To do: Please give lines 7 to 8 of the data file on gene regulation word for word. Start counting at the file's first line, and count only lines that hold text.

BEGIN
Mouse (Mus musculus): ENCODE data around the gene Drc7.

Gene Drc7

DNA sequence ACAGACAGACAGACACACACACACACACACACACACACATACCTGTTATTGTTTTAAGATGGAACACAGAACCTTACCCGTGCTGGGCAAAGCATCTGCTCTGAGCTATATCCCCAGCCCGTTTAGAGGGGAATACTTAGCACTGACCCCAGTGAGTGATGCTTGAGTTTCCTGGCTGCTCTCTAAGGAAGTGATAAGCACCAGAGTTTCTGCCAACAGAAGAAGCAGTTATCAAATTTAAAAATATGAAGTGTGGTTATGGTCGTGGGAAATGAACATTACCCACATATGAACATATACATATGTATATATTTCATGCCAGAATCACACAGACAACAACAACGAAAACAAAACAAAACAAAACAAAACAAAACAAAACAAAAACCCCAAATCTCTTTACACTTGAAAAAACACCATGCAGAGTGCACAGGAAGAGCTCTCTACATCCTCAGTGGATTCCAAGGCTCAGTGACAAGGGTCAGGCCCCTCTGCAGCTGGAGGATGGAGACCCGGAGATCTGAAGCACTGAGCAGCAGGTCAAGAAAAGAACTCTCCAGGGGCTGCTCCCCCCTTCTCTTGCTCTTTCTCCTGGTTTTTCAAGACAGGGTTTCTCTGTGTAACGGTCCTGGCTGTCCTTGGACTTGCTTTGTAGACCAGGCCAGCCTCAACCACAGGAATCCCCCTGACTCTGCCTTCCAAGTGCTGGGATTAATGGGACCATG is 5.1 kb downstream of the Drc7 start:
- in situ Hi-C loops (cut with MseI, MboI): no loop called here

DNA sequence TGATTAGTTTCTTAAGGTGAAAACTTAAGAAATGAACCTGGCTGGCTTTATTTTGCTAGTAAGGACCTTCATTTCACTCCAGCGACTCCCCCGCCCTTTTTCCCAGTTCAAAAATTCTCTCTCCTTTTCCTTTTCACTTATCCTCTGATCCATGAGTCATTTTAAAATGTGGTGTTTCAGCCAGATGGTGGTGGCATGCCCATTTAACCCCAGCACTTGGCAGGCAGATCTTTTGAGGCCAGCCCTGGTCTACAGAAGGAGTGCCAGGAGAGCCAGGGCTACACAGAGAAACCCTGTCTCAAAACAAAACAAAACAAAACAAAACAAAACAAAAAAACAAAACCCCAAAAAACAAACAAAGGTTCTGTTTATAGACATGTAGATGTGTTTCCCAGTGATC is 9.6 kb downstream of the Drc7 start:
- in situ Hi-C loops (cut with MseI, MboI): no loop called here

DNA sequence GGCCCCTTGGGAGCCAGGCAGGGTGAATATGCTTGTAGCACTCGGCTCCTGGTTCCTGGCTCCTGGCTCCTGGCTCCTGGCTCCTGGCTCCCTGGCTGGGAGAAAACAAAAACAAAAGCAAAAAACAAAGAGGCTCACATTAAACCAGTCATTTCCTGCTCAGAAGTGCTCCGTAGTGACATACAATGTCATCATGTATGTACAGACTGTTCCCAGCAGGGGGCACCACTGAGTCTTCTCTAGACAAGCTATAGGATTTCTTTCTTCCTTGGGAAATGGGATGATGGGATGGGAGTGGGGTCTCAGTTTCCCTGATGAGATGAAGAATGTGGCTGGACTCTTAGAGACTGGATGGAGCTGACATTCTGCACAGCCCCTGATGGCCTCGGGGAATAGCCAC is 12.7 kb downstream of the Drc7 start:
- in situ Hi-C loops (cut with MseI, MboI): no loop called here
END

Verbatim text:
DNA sequence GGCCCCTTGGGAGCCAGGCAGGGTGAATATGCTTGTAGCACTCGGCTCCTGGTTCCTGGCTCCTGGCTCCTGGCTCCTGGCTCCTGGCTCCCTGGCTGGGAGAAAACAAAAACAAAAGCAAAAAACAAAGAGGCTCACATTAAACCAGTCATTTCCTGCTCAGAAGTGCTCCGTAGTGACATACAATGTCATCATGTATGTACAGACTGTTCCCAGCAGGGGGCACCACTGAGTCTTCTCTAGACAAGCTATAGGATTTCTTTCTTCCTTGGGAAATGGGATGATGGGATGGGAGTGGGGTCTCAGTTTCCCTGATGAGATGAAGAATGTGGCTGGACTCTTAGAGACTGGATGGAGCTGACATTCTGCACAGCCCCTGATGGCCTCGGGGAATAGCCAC is 12.7 kb downstream of the Drc7 start:
- in situ Hi-C loops (cut with MseI, MboI): no loop called here